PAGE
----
Sunday, October 23, 2011

Front-of-Package Nutrition Rating System: Increasing Confusion in Already Confused Consumers?

On Friday, the Institute of Medicine (IOM) released Phase II of their recommendations for Front-of-Package Nutrition Labeling (FOP). Essentially, the IOM want to put a universal rating of stars on the front of each grocery store item (produce included!) according to the level of calories, sodium, sugar, and saturated and trans fats the product contains. Products can "earn" a total of 3 stars if they fit the nutrient criteria. However, if a product, such as a cola drink, exceeds the requirements by a certain amount, they will not be granted stars in the areas that it does pass.

Is this new FOP a good idea? 

Will this not confuse already confused consumers who are trying to figure out the many different FOP labeling offered by different companies? Sensible Solutions, Heart Check, Blue Menu, etc. have dominated the FOP in grocery stores and the grocery store shelves appear to be a endless ocean of nutrition and health claims. There has been such a great push, perhaps it has even blossomed in a fad, to make it easier for consumers to make better food choices, but very little effort put forth by these companies (in respect to the intensive marketing campaigns involving their own FOP nutrition labels) to educate on the basics of healthy eating. Why not educate consumers on who to properly read nutrition labels? They are already present on the packages of foods - except those that do not come in packages, like fruits and vegetables! With that said, I'm not even confident that if the money spent on these type of gimmicks, as good in intentions as they may be, were put into education of the already existing labels or even into a basic how-to-eat-healthy guide, that it would reach more people. Consumers, for a large part, know that items such as Pork Rinds are unhealthy, but people are still buying them. The question then begs to be asked, "will another package label actual bring about behavior change?" Should companies be forced to instead promote campaigns already in existence such as Canada's Food Guide and or My Plate put out by the USDA? Although I agree that it may be out of the scope of feasibility to further promote these government health documents on the population, and looking at the front of a food package is easier - how much of the original document put forth by the IOM will actually come into fruition? My guess is that a companies will do the bare minimum to follow the guidelines, and do their best to find loopholes (as I've learned with the School Food and Nutrition Policy, people are more apt to search for loopholes than abide by recommendations, perhaps as a way of rebelling against them).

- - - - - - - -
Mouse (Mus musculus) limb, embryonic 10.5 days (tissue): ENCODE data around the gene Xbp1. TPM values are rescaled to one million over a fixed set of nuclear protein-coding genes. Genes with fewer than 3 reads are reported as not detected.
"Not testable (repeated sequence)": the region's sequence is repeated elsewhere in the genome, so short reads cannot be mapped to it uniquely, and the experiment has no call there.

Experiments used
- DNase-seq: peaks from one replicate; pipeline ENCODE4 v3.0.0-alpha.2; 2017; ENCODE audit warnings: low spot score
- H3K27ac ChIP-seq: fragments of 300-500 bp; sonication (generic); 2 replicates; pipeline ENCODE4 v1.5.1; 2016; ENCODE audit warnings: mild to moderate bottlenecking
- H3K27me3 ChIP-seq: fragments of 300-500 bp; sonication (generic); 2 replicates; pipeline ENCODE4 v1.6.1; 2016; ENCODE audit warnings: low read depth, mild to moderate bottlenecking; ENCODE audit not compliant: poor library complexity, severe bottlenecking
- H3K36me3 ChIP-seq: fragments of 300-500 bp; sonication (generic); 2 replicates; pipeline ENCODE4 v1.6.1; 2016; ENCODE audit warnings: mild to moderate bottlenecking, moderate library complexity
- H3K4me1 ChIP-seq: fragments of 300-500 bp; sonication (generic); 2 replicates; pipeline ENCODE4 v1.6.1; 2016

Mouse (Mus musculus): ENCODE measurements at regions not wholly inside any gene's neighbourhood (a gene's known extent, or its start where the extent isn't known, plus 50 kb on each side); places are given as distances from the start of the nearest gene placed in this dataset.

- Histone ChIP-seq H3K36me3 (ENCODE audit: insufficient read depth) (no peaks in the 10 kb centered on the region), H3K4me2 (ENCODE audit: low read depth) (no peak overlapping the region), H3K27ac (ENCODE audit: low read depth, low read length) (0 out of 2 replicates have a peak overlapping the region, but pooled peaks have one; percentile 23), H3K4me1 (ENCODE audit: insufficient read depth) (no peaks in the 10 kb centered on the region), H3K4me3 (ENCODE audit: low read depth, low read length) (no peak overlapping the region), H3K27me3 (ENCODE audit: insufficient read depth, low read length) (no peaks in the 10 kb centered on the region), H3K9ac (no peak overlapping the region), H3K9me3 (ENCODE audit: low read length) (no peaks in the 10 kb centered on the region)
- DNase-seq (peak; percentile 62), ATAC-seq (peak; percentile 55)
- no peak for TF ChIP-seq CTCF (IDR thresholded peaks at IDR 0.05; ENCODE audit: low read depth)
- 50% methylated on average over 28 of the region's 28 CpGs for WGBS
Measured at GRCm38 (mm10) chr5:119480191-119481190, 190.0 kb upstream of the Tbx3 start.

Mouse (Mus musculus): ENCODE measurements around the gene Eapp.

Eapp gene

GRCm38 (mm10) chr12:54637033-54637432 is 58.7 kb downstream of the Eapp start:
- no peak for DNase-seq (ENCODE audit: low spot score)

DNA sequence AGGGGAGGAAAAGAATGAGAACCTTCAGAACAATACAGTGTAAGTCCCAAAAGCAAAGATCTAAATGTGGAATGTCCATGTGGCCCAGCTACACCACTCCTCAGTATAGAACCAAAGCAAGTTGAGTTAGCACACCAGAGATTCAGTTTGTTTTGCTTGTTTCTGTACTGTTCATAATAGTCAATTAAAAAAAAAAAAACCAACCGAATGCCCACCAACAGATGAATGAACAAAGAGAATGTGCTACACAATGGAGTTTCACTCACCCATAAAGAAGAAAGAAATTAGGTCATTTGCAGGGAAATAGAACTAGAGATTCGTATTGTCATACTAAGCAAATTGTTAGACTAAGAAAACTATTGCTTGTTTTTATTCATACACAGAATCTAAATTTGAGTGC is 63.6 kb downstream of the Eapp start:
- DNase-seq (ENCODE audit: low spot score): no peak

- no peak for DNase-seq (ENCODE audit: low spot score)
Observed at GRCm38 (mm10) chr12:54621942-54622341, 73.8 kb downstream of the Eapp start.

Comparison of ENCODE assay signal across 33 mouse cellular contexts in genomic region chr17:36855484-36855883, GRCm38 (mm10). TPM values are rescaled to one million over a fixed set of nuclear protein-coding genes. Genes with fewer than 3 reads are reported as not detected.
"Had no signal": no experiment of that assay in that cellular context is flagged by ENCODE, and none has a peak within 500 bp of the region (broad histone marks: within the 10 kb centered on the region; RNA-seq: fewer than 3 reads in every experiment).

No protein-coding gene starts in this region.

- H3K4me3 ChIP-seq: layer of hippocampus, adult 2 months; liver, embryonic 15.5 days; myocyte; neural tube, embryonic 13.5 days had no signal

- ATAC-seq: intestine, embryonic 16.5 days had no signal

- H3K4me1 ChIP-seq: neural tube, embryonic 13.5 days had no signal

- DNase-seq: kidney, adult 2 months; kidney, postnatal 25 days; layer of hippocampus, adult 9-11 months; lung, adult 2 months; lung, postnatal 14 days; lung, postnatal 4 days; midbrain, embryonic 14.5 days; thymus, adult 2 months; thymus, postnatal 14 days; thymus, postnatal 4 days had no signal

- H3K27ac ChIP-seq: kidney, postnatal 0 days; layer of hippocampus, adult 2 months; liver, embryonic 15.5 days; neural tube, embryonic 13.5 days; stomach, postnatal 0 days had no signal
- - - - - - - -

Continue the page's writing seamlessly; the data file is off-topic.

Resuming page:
My recommendations as a Dietetic Intern are as follows:
  •  Push nutrition education! Start educating people about healthy eating, and this should start when they are young, when good habits can be easily formed. 
  • Governments need to start making harsher regulations for what can be passed off as "food". Artificial fruit snacks and jube jubes are, in my opinion, not food as the only semblance to food on their nutrition label is the corn found in the high fructose corn syrup.
 Le sigh.

You can read more about the FOP nutrition labeling at the ScienceDaily website.

1 comment:

  1. And I'd go looking for any studies that have proven the effectiveness of any of these rating systems (even nutrition labelling). You might be surprised by what you (don't) find.